Amsterdam - Brussels is only the beginning. KLM already has bigger plans to replace planes on short-haul routes.
In March 2020, KLM will replace one of its five daily flights between Amsterdam and Brussels with the Thalys high-speed train. The travel experience on rail should come as close as possible to that on board KLM jets, the Dutch airline explained when first presenting those plans. But implementing that is anything but easy, explains Boet Kreiken in an interview with aeroTELEGRAPH.
Tthe manager is responsible for customer experience at KLM – and thus also for the implementation of the train plans. Kreiken explains that the biggest challenge is how to handle disruptions. «If the train is late, for example. What is the next step? How do we solve this together with the railway company?»
«This is very complex, since we work with totally different systems», Kreiken says. «Or when the train is full, but your seat is not okay. And you booked a KLM ticket and complained to KLM.» We have to develop procedures to deal with something like that.
Even setting up special baggage check-in counters is not easy. «That’s what we’re currently working on,» says Kreiken. «The difficulty here is that anyone can go to any platform because it’s public space. There are security areas at the airport where luggage is moved. That’s why we need to develop something very safe.»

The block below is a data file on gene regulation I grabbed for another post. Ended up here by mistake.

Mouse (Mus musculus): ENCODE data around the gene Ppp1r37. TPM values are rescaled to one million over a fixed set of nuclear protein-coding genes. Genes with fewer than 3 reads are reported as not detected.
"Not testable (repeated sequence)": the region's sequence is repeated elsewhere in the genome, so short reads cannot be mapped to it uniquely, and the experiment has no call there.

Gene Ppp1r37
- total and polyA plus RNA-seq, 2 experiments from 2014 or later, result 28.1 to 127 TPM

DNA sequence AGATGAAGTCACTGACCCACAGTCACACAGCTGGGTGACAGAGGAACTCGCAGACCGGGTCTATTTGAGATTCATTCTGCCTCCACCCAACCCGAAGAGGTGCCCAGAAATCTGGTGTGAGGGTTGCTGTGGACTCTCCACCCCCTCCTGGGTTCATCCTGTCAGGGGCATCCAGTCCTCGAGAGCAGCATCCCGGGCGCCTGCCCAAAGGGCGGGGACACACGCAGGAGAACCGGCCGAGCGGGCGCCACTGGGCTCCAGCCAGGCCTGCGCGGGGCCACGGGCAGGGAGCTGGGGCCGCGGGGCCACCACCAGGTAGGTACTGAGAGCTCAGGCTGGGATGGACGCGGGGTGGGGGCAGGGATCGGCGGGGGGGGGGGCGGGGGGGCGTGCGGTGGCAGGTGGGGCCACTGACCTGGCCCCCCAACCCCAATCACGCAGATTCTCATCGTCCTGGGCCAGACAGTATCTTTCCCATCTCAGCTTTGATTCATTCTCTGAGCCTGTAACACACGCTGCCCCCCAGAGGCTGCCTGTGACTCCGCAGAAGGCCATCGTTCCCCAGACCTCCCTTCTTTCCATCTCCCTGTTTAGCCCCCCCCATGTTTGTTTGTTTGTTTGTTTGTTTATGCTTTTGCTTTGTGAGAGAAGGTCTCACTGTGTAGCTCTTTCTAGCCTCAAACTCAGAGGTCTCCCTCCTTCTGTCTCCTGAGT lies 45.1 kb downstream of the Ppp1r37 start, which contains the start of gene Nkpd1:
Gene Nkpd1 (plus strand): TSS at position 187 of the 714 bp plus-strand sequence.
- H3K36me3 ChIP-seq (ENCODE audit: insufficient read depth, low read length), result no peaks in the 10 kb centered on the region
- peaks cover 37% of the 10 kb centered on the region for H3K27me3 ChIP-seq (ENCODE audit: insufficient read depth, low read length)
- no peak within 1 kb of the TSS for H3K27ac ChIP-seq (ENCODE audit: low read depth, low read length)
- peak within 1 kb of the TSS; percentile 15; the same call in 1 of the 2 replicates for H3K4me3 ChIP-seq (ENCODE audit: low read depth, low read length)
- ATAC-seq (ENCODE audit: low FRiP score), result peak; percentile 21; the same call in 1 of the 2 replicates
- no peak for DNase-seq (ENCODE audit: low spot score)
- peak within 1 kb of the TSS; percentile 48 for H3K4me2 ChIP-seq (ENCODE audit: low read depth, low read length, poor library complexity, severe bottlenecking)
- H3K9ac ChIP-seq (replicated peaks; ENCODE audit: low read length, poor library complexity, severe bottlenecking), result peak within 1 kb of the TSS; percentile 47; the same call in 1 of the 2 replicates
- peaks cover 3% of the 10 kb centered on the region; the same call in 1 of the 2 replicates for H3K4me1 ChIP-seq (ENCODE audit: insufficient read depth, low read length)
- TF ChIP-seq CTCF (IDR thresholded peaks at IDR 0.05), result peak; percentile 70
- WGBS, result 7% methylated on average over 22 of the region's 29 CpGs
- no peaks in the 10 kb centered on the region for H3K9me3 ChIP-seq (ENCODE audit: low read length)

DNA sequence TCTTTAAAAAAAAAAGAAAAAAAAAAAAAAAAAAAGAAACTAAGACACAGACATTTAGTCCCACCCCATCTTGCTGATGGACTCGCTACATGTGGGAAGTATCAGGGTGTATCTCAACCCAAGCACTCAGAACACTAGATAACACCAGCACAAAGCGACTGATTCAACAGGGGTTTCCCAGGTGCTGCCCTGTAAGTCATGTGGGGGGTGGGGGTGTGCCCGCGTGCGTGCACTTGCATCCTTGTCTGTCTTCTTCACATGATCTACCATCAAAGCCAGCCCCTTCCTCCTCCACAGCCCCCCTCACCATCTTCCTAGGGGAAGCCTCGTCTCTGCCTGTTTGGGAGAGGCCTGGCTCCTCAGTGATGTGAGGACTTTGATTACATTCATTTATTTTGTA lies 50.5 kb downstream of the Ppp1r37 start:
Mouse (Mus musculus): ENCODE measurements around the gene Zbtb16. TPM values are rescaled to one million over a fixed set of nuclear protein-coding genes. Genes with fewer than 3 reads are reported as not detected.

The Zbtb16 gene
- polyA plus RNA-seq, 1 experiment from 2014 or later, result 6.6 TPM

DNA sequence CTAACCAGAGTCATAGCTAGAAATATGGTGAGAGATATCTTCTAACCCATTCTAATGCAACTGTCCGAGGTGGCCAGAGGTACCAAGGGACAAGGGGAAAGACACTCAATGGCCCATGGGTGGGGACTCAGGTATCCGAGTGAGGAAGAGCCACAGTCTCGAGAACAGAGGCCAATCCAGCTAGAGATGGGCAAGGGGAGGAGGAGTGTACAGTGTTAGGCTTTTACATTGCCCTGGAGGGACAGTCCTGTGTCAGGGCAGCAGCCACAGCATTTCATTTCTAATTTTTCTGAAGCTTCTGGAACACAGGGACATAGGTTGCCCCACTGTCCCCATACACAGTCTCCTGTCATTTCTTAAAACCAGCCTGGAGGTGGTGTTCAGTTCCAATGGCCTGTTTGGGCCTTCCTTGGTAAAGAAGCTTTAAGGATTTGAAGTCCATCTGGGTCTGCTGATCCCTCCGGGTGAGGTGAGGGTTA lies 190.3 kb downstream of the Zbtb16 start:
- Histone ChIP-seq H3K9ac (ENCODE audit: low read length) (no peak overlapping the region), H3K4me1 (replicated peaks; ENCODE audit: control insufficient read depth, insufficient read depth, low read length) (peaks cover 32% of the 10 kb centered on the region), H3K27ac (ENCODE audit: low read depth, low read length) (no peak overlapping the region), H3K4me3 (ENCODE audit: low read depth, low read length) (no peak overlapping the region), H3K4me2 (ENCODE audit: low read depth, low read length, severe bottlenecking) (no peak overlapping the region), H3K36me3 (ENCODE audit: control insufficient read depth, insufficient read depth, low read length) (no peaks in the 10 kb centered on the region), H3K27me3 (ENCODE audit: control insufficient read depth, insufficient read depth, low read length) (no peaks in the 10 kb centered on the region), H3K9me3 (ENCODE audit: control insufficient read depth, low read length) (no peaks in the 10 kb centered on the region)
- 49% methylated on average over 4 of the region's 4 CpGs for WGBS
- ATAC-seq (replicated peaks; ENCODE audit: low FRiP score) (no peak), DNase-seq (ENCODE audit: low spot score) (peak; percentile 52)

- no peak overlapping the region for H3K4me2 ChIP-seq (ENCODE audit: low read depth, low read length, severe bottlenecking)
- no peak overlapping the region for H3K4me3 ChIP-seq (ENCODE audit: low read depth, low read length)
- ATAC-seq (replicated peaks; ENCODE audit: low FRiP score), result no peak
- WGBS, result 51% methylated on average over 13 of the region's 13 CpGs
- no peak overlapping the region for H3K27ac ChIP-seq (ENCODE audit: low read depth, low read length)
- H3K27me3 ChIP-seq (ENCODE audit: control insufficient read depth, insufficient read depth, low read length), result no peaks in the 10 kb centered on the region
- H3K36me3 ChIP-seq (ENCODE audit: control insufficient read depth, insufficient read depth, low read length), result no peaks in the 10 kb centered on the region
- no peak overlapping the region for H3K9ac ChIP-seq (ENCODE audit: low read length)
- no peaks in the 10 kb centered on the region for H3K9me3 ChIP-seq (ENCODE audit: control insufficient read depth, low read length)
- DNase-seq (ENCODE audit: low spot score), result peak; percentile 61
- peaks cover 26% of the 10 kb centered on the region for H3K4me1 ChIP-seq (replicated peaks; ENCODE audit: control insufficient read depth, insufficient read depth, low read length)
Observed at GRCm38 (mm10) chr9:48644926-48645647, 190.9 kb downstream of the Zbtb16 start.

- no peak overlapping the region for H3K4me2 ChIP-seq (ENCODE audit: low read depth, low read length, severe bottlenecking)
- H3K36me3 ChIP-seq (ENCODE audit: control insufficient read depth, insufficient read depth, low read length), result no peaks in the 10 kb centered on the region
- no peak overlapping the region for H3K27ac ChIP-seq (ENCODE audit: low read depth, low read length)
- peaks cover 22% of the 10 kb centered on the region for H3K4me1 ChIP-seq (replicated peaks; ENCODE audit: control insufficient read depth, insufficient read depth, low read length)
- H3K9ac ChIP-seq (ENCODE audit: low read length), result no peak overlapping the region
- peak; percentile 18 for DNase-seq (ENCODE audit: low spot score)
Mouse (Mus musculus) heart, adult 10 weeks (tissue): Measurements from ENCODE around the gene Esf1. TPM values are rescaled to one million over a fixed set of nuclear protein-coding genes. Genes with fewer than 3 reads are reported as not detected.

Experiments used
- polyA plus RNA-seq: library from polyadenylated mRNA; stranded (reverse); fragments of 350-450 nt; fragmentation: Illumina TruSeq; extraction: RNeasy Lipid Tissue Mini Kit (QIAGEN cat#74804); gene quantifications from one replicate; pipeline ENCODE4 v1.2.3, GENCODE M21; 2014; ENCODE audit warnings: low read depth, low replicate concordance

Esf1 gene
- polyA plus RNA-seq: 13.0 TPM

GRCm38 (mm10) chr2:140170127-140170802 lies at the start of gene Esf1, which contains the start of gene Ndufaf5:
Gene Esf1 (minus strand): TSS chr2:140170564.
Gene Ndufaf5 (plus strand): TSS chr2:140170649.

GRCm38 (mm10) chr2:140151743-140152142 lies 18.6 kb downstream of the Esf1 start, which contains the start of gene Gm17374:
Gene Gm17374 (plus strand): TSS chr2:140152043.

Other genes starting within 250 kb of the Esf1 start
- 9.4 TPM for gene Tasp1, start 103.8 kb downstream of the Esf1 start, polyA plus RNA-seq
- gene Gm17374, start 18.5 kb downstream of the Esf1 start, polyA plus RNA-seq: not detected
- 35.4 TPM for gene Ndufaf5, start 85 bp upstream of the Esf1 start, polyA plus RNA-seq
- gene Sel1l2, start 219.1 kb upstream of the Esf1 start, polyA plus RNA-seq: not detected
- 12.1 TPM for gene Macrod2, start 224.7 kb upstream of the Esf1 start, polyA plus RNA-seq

Preferably a blue train
Also the appearance of the trains is still planned. KLM would prefer a blue train, Kreiken admits. «We even have pictures of how we imagine it.» Should the project be a great success, there could be such a design.
But even then, caution is advised. «If, for example, a train is exchanged and the brand is no longer there, people are disappointed. If you overrun the promise and can’t keep it, it’s difficult.»
Dusseldorf, Cologne, perhaps Hamburg – and London
The train connection between Amsterdam and Brussels is a big test for KLM, says the manager. «Because I think short distances will be covered by trains in the long term. To Dusseldorf, to Cologne, perhaps to Hamburg, although that’s already quite far away.»
They also have plans for the British capital. «We will develop a product to fly to London and take the train back,» Kreiken announces. In general, however, Kreiken says, Europe still needs major investments in infrastructure for high-speed trains.
The Netherlands are difficult
And don’t forget: «Holland is essentially sand and mud.» For fast trains with speeds in excess of 300 kilometres per hour, this is a challenge, especially in curves. This is already evident in the Amsterdam – Brussels connection: «Only after Breda can you really speed up».